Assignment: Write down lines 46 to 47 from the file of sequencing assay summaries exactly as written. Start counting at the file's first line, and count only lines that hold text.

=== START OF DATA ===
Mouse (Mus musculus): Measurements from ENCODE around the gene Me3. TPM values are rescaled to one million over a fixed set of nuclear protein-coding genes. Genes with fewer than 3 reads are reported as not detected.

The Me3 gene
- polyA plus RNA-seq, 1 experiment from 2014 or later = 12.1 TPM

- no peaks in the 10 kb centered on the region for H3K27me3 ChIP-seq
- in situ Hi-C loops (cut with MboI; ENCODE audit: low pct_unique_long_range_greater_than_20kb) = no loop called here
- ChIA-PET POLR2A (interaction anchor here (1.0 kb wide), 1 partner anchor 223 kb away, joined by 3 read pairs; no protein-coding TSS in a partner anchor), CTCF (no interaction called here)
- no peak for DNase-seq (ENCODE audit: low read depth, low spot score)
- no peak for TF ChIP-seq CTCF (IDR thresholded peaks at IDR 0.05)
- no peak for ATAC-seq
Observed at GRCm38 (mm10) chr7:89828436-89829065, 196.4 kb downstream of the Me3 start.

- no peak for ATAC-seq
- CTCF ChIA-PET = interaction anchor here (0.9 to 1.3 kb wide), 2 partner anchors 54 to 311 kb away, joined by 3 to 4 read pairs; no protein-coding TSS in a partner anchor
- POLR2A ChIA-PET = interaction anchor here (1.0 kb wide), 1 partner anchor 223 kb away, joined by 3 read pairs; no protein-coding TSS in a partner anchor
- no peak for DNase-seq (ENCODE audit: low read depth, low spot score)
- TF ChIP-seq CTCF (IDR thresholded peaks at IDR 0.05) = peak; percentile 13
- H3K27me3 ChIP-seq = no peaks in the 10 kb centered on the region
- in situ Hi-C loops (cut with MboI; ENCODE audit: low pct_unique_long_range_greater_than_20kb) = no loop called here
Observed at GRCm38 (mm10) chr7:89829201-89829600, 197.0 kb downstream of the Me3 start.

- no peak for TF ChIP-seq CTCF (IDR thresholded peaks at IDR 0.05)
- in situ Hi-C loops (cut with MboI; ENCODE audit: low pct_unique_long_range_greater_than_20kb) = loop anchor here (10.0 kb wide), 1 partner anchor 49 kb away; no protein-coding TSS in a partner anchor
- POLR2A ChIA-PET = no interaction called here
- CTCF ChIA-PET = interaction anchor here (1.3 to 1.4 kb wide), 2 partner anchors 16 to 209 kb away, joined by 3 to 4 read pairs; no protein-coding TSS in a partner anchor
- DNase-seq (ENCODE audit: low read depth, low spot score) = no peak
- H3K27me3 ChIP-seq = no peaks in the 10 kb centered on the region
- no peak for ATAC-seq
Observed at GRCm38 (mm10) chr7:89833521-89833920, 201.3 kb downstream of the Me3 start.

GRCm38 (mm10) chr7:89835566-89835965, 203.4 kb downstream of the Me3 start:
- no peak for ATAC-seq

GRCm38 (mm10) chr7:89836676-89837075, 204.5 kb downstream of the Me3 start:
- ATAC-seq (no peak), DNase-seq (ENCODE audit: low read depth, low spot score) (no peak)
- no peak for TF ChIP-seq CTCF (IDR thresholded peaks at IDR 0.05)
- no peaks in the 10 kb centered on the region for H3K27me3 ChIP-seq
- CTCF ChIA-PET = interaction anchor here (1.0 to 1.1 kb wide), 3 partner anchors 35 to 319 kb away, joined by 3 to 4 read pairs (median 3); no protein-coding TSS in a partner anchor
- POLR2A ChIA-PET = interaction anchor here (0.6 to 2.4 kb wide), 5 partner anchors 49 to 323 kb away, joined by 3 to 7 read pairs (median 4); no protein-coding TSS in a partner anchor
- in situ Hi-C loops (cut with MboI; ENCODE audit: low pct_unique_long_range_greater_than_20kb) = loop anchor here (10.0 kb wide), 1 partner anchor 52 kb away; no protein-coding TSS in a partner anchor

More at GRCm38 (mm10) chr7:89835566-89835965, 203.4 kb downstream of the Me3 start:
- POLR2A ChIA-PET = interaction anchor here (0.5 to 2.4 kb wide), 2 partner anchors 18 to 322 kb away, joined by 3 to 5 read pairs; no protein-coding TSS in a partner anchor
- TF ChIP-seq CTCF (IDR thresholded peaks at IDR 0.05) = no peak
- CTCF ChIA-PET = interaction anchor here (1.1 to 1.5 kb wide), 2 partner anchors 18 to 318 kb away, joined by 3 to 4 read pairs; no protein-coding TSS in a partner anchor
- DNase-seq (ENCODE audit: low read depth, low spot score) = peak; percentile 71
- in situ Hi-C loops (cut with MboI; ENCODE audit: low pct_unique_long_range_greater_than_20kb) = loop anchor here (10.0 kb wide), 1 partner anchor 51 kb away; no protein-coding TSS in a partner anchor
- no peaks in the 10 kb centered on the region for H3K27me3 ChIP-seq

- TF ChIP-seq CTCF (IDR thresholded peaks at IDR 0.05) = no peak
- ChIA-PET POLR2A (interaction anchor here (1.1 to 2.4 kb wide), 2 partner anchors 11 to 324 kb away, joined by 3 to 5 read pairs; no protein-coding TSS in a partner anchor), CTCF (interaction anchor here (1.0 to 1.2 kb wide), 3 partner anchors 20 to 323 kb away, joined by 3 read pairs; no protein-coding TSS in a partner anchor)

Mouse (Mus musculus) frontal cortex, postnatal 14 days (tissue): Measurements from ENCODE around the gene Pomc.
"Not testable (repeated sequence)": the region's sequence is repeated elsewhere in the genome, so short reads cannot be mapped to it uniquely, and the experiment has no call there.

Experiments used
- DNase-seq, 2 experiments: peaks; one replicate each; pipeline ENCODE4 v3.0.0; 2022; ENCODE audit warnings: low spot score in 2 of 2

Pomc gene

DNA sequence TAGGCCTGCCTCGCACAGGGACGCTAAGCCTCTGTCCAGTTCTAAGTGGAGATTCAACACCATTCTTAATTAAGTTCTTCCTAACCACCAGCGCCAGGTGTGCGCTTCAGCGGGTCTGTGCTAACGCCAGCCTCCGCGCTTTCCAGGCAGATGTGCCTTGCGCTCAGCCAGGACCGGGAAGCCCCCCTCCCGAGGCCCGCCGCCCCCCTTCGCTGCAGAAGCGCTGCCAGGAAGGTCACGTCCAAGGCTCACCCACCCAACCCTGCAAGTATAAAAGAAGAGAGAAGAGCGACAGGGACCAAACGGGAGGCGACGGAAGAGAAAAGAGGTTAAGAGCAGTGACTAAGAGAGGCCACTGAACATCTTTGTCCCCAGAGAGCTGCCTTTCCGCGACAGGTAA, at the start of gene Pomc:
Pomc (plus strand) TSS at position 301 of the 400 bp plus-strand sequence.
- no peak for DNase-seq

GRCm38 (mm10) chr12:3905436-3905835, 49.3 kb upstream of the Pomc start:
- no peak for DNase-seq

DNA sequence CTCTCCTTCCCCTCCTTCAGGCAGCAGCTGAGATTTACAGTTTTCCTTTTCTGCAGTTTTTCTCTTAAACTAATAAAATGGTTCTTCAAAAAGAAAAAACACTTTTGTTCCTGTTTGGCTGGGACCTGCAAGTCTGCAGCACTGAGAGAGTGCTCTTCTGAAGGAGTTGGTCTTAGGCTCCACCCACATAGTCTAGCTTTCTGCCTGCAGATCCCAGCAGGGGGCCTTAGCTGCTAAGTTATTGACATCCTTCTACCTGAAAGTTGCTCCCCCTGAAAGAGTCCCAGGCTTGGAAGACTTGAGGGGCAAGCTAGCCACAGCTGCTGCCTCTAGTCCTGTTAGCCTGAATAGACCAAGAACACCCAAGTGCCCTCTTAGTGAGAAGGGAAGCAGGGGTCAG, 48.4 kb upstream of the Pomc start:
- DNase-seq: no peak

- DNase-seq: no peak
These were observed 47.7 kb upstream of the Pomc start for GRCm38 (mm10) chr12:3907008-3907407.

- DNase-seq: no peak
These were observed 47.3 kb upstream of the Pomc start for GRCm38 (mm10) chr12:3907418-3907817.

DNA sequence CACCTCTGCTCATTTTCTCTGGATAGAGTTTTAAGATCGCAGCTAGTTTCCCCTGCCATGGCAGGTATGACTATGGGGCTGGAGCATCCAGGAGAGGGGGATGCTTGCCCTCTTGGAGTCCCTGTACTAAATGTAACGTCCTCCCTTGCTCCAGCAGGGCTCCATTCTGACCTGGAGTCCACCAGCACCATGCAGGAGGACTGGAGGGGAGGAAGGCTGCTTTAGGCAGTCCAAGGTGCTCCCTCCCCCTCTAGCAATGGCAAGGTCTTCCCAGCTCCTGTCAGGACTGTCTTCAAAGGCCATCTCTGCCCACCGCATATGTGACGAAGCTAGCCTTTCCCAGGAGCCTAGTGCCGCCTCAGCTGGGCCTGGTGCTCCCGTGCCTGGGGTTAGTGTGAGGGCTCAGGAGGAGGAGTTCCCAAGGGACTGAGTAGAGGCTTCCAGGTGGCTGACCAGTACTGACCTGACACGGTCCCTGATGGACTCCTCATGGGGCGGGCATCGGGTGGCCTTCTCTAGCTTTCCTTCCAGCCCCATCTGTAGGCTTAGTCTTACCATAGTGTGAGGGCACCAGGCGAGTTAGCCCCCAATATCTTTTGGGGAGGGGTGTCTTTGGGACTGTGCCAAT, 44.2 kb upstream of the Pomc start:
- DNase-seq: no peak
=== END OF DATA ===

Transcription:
"Not testable (repeated sequence)": the region's sequence is repeated elsewhere in the genome, so short reads cannot be mapped to it uniquely, and the experiment has no call there.

Experiments used